Research Paper: Cmo the Glass Ceiling

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CMO

The glass ceiling is one of the most obnoxious phenomena in business leadership today. Despite the rising ranks of women in lower and middle management, and despite all evidence that suggests the glass ceiling inhibits the growth of organizations and the economy at large, too often talent women are kept from the executive suite. There have even been cases made that women still experience unusual difficulties once they reach the executive suite.

This study attempts to answer a couple of key questions about the issue of the glass ceiling, where the marketing function is concerned. The first question is about the typical profile of a female Chief Marketing Officer. The educational and work experiences of past and present female CMOs is weighed against the education and work experiences of male CMOs either in the same company or from a competitor. The findings suggest that there are some differences in the backgrounds of female CMOs and male CMOs.

The study also seeks to determine of firms perform better with female CMOs or with male CMOs. The study findings are tentative due to the limitations of the link between the CMO office and the firm's overall performance, but the findings do indicate that firms perform better with a female CMO. In general, females CMOs outperform their male counterparts, and in one case where this did not occur the female was nevertheless successful enough to be promoted to the CEO post, which can reasonably be taken as an indicator for success.

This study adds to the body of evidence arguing that the glass ceiling is futile, and firms that fail to address the issue of the glass ceiling are likely to underperform those firms that have taken measures to ensure that talented females do have access to senior executive roles.

Section I: Definition of the Problem

The issue being studied is the struggle of women to become accepted in the Chief Marketing Officer position. There are a number of different dimensions to this problem, and several of those dimensions will be explored through this paper. The first element of the discussion lies with the fundamental problem of the glass ceiling. The glass ceiling is the metaphorical invisible barrier that prevents women from moving into the executive suite. As women become more involved in the workforce, percentages of women in the workforce in general have equalized with the percentage of women in the general population. Females within the lower managerial ranks have been gaining rapidly and are not far from parity. At the executive level, however, gains have been relatively slow. Females are still severely underrepresented in top management teams and the executive suite.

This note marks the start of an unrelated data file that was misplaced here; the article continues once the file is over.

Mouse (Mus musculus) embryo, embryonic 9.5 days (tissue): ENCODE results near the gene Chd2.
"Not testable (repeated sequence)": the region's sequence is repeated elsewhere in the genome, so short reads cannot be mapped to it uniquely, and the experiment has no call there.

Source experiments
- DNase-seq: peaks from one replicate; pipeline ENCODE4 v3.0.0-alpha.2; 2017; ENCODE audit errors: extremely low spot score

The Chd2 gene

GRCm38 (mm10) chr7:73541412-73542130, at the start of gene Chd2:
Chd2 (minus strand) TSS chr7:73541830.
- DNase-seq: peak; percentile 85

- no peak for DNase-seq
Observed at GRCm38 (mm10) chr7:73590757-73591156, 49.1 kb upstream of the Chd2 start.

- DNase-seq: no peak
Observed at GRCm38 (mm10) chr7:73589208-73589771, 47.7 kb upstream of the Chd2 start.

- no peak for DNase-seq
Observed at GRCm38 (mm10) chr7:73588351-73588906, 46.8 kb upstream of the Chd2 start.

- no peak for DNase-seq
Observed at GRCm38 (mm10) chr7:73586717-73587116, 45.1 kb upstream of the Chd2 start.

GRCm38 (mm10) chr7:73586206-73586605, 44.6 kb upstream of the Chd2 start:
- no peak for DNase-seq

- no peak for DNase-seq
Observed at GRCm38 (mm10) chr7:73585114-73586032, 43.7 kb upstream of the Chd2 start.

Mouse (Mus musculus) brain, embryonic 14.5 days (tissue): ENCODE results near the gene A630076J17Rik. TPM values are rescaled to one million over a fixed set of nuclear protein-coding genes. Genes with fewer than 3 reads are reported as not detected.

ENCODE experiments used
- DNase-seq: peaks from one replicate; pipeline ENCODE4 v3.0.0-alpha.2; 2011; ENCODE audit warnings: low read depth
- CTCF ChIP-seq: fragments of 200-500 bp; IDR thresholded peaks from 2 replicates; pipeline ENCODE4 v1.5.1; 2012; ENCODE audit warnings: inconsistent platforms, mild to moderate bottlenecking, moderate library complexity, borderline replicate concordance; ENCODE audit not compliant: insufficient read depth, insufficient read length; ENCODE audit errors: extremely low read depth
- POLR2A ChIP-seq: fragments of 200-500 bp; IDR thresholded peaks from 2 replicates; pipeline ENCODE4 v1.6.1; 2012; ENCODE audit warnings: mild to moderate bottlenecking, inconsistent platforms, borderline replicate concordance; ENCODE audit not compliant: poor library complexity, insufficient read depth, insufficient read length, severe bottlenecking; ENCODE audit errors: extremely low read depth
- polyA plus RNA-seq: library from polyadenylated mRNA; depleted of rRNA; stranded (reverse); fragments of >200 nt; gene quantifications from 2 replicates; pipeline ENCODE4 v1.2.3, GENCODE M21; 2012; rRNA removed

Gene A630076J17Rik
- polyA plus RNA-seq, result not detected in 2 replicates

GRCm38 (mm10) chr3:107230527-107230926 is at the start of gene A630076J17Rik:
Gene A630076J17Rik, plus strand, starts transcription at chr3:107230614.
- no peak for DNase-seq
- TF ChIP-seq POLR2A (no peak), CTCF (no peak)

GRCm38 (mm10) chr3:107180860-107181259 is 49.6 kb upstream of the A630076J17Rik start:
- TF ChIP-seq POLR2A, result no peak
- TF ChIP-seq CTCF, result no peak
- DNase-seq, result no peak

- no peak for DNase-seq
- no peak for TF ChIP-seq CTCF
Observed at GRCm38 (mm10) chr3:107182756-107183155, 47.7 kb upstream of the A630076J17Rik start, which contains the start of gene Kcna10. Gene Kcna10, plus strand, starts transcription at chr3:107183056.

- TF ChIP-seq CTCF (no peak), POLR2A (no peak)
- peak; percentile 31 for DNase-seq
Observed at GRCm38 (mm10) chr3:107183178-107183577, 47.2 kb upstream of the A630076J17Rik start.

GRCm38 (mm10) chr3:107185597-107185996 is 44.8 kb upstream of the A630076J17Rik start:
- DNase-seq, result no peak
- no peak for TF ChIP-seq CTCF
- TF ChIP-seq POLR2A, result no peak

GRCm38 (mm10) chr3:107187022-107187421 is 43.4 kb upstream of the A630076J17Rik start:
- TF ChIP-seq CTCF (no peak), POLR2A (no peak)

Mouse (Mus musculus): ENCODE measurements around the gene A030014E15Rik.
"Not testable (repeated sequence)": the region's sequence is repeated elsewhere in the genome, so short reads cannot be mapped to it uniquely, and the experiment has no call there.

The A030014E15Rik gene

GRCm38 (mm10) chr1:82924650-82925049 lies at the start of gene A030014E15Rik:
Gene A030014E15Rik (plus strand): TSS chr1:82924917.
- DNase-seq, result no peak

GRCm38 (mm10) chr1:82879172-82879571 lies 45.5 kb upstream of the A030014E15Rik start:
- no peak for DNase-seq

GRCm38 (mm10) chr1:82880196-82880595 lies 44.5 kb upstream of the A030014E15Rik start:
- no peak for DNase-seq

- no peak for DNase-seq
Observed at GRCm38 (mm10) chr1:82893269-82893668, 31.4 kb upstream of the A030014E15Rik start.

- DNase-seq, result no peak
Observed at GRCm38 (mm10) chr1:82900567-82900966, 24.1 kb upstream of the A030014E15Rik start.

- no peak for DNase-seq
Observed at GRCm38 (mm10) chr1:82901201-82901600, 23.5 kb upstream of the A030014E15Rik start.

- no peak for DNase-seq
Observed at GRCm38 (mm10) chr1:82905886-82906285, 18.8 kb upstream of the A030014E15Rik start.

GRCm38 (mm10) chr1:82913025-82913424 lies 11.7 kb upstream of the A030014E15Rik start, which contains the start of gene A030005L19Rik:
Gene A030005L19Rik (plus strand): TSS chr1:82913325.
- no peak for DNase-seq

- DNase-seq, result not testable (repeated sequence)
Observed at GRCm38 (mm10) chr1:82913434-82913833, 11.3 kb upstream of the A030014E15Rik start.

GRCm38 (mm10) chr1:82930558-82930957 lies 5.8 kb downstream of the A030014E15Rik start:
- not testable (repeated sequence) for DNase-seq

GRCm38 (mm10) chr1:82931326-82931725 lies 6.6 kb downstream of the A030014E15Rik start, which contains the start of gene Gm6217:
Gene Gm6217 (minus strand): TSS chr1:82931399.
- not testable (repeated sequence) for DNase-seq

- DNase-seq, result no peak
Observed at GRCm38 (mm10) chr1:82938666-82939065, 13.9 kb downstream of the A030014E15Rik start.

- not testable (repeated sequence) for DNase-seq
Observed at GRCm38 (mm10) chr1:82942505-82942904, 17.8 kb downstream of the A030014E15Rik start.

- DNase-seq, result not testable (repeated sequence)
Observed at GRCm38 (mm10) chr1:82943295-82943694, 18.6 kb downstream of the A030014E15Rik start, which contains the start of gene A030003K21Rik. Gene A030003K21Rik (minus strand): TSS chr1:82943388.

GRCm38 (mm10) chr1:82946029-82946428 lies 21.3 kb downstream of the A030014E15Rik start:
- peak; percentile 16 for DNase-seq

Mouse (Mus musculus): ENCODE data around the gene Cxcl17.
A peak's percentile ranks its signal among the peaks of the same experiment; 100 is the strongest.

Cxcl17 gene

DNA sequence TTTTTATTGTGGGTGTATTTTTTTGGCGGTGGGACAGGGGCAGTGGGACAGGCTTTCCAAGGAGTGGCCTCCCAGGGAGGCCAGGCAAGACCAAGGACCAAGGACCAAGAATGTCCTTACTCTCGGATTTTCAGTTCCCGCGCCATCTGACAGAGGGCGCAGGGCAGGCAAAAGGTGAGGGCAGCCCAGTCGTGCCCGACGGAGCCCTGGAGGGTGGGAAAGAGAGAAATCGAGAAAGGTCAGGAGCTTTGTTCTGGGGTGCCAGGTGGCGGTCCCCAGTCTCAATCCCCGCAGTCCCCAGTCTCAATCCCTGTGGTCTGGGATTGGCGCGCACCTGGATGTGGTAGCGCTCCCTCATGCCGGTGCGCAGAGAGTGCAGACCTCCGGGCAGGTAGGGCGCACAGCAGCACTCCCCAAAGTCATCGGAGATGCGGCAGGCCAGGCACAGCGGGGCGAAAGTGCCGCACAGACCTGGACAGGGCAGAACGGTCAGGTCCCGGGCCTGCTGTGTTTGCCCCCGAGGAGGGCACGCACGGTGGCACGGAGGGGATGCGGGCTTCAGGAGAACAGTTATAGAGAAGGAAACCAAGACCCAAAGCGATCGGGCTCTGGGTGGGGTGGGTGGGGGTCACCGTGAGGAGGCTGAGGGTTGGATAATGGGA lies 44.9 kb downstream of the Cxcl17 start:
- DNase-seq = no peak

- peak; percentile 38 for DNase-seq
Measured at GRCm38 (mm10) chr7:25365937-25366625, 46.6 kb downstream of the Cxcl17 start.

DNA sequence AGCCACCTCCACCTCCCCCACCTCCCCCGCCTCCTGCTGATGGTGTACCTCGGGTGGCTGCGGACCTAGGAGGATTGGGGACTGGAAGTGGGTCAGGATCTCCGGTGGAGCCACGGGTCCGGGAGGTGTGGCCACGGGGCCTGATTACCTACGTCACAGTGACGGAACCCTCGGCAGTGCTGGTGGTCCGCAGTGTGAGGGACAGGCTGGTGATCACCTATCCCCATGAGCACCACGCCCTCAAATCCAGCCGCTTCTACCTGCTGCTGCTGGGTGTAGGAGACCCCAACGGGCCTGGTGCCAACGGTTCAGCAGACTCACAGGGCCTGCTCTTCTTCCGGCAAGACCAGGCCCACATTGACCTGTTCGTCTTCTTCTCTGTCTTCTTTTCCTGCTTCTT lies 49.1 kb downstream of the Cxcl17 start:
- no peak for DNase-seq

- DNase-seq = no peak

The glass ceiling phenomenon has been the subject of considerable study over the past couple of decades, and a number of different theories have been presented to explain the phenomenon. Some of the theories have included differences in education levels, differences in desire, and lack of qualifications. Bias, the obvious answer, has also been studied. Many of the studies of other factors have failed to ascribe the glass ceiling problem to those factors, leaving bias as one remaining factor yet to be ruled out. More recent literature on the subject of the glass ceiling has sought to explain some of the other factors that have contributed to the ceiling's existence. For example, where it is found that females choose educational options that make it more difficult to enter the executive ranks, academics have sought to study why these choices are made. This does not fully explain the glass ceiling, however, since it is not at all uncommon for an MBA to be obtained late into one's career, and the MBA is probably the most important degree for an executive in a non-technical field.

Another factor that has been examined of late is that mismatch between the structure and function of senior management positions and the ways that female managers would like to work in these positions. In other words, it is not opposition to the role that turns women away from the executive positions, but what those positions entail as they are presently designed. Given a different design of these positions, women would be more interested in pursuing a career all the way up to the executive suite.

There is also evidence to suggest that even those women who have broken through the glass ceiling have found continued resistance, that they attribute to bias and the same factors that lead to the glass ceiling in the first place. Such ongoing difficulties, or even the perception that such difficulties will be faced, can make such career paths more daunting for women.